Kurtz was most recently Maryland executive director for the Chesapeake Bay Foundation, where he led advocacy campaigns aimed at helping the state reach its 2025 Chesapeake Clean Water Blueprint pollution reduction goals, including efforts to plant more trees, conserve forested land, help farmers make environmental improvements, and ensure the state maintains sustainable fisheries.

Earlier in his career, Kurtz was policy and government relations director for The Nature Conservancy in Maryland and D.C.

Chesapeake Bay Foundation President Hilary Harp Falk said Kurtz will bring “a broad and deep understanding of the issues facing Maryland’s natural resources.”

“An environmental policy expert by training and experience, Josh approaches natural resources issues with respect for science, compassion for the people whose livelihoods depend on a healthy environment, and a deep commitment to improving the lives of Marylanders,” Harp Falk continued.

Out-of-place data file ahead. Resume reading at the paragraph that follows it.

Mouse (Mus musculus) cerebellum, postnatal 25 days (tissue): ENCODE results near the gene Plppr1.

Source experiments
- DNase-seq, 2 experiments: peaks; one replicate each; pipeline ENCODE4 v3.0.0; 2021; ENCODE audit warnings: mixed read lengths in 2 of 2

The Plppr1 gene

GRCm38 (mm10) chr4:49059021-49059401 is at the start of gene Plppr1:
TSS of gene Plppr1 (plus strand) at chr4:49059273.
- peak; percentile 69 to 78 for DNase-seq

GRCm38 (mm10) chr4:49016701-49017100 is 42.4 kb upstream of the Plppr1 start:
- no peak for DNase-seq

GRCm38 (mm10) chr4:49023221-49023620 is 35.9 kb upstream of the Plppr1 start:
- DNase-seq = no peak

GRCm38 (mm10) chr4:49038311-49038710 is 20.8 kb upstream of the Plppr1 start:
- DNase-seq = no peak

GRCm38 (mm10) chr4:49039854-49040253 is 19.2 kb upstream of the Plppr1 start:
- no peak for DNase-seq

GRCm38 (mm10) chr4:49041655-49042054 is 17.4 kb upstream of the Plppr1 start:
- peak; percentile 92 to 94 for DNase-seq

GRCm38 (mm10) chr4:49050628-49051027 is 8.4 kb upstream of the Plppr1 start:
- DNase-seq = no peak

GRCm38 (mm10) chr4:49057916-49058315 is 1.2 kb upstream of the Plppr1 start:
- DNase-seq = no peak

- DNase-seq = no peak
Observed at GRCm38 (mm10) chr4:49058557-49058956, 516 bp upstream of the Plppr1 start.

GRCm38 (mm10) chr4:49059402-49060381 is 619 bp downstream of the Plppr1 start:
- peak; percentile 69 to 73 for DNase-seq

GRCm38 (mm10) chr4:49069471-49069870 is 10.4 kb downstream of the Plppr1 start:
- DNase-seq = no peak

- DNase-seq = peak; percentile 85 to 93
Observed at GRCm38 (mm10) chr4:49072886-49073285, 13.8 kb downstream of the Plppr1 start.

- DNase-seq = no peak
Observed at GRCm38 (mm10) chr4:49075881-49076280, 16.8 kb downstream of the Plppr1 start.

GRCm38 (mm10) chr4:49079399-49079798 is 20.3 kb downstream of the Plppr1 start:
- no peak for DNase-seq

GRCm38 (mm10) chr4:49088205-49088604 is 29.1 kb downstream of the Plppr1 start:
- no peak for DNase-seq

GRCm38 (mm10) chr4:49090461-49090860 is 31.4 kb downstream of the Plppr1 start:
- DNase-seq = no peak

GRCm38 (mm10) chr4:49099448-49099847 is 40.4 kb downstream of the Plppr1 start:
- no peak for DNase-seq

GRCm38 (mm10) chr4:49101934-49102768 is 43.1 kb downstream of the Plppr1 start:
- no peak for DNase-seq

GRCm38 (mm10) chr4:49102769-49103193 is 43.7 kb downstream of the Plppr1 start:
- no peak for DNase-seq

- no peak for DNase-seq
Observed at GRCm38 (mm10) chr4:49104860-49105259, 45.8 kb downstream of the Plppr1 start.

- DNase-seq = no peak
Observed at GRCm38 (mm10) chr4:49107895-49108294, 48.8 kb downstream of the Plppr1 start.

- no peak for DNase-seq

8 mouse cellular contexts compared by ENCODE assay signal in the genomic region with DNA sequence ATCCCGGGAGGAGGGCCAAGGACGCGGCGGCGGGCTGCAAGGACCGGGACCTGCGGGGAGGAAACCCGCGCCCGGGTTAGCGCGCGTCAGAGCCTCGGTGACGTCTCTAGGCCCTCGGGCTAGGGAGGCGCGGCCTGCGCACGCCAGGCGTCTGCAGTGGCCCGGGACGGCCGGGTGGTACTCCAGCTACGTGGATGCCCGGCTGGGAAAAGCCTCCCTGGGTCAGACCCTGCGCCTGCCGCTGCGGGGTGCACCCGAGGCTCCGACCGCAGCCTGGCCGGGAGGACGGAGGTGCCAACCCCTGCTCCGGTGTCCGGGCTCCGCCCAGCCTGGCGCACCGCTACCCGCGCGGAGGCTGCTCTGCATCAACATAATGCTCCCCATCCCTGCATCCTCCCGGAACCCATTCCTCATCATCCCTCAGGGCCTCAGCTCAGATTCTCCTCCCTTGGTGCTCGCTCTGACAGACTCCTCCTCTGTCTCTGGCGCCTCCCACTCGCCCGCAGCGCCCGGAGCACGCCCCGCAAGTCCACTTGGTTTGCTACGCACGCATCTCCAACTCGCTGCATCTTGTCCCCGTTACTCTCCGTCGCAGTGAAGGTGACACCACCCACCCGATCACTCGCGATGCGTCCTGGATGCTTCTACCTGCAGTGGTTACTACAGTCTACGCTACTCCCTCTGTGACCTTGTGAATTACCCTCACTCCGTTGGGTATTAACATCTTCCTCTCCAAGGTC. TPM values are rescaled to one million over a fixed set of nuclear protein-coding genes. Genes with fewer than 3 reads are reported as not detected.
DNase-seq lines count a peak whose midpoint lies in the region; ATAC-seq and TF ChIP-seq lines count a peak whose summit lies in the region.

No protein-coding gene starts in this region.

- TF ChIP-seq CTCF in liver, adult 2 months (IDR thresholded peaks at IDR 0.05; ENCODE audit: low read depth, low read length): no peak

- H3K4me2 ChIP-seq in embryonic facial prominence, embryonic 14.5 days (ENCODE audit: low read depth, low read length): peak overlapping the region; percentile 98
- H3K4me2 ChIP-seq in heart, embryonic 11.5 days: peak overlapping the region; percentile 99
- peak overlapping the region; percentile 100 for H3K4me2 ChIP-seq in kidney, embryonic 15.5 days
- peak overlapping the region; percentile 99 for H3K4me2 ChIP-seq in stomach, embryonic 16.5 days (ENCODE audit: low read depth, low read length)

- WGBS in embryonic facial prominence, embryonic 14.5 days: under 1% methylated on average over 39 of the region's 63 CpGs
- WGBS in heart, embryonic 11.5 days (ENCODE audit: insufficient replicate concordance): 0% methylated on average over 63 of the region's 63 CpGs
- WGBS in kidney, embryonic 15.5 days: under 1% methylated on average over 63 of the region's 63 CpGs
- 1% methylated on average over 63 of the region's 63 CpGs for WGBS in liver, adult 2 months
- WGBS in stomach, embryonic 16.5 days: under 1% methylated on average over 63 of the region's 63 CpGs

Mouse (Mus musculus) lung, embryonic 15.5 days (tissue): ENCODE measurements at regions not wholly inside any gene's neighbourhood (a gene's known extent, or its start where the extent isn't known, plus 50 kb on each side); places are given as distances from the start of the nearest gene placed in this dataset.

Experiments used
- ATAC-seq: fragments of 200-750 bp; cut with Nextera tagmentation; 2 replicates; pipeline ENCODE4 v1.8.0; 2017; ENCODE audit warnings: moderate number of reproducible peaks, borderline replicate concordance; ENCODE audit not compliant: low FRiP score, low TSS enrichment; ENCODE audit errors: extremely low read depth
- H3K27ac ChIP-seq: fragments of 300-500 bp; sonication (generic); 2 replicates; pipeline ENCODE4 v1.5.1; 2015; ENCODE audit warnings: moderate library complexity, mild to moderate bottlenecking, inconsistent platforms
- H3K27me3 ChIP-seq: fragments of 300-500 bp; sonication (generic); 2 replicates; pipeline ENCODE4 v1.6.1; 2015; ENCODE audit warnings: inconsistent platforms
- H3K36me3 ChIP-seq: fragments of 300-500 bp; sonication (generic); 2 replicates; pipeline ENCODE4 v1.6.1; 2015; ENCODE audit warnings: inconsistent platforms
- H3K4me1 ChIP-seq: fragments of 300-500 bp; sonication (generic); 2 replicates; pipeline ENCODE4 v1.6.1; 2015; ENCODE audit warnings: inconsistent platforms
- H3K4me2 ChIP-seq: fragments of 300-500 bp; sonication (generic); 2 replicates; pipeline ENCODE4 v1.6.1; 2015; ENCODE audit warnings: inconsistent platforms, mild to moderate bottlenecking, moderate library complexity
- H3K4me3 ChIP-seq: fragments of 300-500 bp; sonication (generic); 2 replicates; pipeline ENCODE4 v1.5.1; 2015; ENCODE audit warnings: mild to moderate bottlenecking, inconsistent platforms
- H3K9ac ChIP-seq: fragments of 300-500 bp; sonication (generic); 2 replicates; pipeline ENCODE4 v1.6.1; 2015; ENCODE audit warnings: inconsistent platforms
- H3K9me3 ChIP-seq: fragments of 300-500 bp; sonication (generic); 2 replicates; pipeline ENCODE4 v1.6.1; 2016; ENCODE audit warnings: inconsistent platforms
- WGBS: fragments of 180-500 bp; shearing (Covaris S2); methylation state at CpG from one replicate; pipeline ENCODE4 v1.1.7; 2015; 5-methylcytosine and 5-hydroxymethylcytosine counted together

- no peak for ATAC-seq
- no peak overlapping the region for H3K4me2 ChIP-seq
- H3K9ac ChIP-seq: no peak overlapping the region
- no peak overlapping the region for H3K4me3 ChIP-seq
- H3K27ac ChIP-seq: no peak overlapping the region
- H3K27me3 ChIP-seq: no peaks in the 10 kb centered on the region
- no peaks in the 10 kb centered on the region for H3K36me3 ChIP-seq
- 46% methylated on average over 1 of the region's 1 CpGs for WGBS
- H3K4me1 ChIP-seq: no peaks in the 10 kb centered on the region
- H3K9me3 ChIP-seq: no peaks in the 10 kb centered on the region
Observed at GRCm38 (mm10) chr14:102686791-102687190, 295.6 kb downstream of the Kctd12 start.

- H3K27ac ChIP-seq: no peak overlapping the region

Ed Hatcher, an environmentalist and co-chair of the climate and environment policy committee for Moore’s transition team, said Tuesday’s appointments “take Maryland one step closer to being a national leader on climate change. Governor Moore has delivered big time for the environment.”

The other appointees named Tuesday were: Day as the secretary of Housing and Community Development, Keller as special secretary of opioid response, Kevin Atticks as the secretary of Agriculture, Carol Beatty as secretary of Disabilities, Rebecca Flora as secretary of Planning, Carmel Roques as secretary of Aging, and Kevin Anderson as secretary of Commerce.

Born and raised in Salisbury, Day was first elected to the city’s council at the age of 30 in 2013, before running for mayor in 2019.